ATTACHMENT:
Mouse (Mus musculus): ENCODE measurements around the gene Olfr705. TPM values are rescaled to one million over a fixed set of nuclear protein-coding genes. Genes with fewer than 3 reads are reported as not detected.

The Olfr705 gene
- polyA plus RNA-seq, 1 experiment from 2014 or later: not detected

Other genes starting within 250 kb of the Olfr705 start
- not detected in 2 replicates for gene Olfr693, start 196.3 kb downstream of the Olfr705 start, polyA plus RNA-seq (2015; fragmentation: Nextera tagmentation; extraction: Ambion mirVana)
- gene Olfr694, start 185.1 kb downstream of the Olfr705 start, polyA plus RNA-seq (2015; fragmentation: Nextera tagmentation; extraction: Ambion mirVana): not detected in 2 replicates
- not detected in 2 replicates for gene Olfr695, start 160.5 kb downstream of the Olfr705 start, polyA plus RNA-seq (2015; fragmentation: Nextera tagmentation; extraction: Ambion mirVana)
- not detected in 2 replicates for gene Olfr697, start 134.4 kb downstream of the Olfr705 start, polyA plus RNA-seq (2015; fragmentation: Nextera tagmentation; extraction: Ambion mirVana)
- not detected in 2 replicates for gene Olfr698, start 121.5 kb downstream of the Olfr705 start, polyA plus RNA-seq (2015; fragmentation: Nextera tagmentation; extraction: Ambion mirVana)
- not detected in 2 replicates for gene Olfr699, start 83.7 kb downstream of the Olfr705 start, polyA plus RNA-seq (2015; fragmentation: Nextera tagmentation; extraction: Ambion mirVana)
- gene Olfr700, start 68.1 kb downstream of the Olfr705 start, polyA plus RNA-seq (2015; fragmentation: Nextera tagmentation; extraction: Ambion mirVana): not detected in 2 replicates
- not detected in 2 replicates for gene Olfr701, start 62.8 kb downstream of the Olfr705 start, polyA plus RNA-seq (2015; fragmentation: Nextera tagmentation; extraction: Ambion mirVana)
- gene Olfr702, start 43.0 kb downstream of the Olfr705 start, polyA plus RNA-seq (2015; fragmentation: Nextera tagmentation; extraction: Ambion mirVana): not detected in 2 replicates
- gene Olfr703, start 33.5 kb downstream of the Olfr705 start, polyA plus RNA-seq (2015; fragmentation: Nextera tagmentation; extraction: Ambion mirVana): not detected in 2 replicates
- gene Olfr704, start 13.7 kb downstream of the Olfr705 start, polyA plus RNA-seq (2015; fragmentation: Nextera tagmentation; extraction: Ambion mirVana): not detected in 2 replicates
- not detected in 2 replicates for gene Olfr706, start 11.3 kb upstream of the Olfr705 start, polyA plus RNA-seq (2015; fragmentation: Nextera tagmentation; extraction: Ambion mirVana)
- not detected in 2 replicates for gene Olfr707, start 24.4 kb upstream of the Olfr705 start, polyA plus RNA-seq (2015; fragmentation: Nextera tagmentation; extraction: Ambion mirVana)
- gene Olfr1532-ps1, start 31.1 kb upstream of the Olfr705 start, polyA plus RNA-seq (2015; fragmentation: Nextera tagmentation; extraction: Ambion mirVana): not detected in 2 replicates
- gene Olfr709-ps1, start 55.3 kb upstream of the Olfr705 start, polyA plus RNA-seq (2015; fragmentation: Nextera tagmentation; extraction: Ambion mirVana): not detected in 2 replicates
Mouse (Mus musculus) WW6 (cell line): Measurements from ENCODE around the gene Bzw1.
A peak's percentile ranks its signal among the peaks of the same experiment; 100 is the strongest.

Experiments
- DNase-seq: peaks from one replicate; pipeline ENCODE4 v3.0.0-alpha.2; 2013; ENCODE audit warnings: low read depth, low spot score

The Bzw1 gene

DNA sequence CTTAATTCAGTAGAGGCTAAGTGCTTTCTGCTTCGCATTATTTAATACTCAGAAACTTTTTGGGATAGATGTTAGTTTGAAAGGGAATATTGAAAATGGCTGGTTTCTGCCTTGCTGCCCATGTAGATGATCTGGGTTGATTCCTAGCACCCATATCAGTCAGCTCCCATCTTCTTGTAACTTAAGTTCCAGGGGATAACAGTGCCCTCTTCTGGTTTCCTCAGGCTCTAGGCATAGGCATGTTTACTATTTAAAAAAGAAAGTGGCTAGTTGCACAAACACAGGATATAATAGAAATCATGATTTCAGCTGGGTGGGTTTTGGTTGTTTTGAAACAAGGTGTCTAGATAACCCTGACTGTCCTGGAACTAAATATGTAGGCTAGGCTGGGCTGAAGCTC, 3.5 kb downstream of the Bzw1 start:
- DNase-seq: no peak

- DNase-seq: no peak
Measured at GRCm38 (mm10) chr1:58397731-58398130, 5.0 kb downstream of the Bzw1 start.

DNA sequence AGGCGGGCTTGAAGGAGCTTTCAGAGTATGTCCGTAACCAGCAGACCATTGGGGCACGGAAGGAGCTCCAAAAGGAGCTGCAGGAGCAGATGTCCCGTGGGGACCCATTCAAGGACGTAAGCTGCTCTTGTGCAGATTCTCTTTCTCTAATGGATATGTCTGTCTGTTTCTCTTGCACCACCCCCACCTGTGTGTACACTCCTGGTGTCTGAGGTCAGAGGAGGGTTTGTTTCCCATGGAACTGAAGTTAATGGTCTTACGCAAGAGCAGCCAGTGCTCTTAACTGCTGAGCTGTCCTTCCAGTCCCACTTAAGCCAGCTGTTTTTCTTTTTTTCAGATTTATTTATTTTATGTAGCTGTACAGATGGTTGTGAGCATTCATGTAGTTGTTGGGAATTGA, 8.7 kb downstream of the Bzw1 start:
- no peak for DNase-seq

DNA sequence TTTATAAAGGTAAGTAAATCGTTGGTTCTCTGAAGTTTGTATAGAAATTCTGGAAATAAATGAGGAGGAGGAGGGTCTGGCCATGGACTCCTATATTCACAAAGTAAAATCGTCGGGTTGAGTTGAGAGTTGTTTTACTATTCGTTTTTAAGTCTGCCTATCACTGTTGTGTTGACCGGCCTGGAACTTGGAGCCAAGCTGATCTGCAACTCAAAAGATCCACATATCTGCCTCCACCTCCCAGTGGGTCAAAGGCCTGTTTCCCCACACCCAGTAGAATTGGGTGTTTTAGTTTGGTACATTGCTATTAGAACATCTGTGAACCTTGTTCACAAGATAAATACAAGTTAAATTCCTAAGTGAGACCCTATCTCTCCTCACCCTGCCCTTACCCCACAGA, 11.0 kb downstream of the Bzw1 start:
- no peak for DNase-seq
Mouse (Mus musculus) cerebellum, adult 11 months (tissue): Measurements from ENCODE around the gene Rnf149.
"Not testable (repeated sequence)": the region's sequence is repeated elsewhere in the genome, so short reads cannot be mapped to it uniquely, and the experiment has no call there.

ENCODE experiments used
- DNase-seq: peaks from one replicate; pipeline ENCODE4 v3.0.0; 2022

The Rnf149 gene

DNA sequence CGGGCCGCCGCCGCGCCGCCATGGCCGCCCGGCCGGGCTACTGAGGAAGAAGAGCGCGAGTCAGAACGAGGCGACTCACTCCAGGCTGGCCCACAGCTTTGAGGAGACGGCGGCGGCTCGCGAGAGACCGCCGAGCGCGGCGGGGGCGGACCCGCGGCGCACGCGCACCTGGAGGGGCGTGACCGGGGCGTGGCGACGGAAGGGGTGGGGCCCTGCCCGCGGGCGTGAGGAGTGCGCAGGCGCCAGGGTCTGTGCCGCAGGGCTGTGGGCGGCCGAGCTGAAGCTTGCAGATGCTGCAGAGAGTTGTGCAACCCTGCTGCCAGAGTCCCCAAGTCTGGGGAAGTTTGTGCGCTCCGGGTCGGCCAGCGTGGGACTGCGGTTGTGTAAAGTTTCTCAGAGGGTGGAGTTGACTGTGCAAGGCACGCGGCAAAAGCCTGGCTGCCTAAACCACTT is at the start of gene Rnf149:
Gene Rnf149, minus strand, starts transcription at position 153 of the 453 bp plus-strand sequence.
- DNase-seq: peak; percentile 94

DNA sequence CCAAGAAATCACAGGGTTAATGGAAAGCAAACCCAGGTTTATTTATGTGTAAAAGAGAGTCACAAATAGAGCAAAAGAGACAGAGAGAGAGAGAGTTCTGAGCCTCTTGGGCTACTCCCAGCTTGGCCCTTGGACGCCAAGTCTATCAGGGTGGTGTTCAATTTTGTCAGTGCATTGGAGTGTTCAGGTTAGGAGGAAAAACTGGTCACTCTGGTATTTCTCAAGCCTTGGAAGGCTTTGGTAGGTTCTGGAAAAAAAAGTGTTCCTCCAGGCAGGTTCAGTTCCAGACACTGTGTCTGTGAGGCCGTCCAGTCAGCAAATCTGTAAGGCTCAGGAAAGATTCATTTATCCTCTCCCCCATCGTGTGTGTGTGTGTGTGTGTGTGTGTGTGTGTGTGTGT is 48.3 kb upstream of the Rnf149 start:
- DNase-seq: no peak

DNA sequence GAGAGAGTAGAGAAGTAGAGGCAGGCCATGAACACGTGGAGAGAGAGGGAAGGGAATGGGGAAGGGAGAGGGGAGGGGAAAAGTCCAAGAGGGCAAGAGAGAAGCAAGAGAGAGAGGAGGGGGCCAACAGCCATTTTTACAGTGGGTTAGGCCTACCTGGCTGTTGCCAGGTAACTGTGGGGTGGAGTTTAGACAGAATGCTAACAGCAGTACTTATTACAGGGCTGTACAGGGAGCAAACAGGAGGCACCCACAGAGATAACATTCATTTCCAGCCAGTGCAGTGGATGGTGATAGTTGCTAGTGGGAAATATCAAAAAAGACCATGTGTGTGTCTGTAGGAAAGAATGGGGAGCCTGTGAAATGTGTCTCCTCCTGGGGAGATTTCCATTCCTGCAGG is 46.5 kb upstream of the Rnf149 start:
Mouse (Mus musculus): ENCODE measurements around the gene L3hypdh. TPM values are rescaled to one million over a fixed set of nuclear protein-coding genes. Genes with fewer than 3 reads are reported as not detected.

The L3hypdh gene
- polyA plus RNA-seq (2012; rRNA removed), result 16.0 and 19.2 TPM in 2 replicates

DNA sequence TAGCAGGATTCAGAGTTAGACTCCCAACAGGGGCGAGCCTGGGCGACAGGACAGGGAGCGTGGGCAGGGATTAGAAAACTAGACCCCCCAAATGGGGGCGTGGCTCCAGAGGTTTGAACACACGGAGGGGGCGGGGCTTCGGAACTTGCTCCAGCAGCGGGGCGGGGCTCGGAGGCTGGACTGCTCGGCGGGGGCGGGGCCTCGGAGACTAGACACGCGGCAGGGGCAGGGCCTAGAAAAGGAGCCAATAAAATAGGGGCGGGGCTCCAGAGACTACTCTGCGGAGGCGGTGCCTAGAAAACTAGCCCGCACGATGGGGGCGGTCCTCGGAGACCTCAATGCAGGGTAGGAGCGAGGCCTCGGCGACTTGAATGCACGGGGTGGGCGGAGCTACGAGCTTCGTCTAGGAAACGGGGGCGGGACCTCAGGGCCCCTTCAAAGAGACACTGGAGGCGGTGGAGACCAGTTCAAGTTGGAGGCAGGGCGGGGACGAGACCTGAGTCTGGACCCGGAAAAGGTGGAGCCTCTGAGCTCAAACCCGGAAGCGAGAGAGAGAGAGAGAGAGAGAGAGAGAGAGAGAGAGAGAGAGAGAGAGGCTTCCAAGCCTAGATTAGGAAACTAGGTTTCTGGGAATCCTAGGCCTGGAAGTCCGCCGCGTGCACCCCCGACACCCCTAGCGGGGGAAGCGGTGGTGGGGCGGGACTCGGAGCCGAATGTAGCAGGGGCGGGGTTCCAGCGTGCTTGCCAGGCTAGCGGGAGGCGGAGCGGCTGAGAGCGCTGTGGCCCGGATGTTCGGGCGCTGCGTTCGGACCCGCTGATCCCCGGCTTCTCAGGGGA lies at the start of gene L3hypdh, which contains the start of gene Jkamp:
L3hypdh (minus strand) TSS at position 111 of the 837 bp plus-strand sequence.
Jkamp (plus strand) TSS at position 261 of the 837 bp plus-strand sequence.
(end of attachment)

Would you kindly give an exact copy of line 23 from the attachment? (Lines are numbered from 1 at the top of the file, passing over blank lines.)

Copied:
- DNase-seq: peaks from one replicate; pipeline ENCODE4 v3.0.0-alpha.2; 2013; ENCODE audit warnings: low read depth, low spot score